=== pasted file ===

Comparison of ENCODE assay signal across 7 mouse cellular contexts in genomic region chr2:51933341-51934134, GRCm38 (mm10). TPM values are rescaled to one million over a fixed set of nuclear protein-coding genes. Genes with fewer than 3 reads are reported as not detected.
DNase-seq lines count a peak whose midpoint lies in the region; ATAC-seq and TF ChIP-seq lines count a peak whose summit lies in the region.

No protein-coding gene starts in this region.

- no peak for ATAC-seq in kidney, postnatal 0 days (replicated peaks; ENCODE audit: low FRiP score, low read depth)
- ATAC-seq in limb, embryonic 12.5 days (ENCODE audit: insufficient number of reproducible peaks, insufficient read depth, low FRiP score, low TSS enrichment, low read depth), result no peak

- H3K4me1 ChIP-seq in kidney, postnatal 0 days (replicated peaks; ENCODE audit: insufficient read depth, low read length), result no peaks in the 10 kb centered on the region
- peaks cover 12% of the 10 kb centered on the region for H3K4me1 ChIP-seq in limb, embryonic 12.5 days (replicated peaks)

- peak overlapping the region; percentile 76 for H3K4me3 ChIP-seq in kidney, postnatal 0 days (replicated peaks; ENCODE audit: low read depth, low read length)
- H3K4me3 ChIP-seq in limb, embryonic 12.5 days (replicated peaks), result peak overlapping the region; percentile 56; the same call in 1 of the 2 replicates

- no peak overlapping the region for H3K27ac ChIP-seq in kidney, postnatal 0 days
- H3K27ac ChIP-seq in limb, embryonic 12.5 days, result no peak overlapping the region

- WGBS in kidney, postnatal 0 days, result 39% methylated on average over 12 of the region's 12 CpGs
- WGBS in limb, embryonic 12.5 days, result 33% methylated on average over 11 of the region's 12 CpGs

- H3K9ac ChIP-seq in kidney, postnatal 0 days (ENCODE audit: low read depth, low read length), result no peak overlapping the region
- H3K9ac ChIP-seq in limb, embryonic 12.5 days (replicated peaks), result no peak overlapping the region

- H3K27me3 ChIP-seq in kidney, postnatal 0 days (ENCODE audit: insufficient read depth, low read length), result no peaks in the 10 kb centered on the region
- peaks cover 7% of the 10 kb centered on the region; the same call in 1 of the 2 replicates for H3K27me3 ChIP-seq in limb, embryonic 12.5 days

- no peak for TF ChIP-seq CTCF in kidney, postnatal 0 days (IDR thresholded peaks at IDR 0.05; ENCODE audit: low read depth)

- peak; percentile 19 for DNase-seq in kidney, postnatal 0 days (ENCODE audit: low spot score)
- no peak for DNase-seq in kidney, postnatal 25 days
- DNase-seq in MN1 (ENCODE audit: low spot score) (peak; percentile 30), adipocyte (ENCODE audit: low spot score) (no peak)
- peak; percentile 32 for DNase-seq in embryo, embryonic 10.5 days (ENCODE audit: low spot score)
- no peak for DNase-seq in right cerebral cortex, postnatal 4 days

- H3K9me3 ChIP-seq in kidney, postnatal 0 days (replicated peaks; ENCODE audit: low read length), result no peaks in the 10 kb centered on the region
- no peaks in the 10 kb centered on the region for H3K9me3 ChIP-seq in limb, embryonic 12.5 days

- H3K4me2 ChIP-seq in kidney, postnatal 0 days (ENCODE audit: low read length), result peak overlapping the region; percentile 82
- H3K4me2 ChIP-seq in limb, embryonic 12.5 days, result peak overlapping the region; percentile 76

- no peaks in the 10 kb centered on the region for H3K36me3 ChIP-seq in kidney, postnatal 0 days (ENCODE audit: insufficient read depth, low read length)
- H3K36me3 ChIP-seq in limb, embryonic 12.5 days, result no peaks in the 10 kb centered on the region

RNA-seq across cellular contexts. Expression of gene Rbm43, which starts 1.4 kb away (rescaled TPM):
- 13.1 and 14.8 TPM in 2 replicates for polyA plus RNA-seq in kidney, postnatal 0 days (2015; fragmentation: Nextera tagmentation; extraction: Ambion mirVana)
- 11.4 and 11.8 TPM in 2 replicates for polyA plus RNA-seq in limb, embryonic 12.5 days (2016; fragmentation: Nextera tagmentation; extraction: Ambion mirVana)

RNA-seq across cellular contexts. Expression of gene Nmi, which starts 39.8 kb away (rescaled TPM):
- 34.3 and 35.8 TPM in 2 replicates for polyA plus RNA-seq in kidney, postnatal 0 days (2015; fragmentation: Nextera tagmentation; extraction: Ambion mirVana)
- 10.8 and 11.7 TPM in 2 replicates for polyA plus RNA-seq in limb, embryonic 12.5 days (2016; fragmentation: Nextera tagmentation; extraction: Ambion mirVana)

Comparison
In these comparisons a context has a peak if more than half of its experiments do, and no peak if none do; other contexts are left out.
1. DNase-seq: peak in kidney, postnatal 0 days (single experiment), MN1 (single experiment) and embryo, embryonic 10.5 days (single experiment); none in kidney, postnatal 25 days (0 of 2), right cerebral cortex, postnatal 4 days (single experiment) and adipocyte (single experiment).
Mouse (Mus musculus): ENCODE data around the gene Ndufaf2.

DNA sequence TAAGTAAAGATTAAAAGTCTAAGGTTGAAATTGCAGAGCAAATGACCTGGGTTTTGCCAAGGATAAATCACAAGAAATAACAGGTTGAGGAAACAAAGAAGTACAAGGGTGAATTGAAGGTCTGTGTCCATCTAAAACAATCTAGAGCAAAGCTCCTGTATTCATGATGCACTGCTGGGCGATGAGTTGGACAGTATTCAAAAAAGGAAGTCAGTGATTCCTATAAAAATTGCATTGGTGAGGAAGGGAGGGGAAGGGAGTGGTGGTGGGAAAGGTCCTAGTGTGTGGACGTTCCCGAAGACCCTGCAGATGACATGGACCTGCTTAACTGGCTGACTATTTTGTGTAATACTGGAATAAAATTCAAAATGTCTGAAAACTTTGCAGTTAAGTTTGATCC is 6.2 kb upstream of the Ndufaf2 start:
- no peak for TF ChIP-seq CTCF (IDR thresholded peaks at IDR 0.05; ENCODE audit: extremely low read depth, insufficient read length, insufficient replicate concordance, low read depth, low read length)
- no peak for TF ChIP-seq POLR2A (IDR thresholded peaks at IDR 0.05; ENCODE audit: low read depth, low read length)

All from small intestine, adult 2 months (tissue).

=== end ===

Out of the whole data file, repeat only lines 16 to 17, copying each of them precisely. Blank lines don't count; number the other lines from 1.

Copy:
- H3K27me3 ChIP-seq in kidney, postnatal 0 days (ENCODE audit: insufficient read depth, low read length), result no peaks in the 10 kb centered on the region
- peaks cover 7% of the 10 kb centered on the region; the same call in 1 of the 2 replicates for H3K27me3 ChIP-seq in limb, embryonic 12.5 days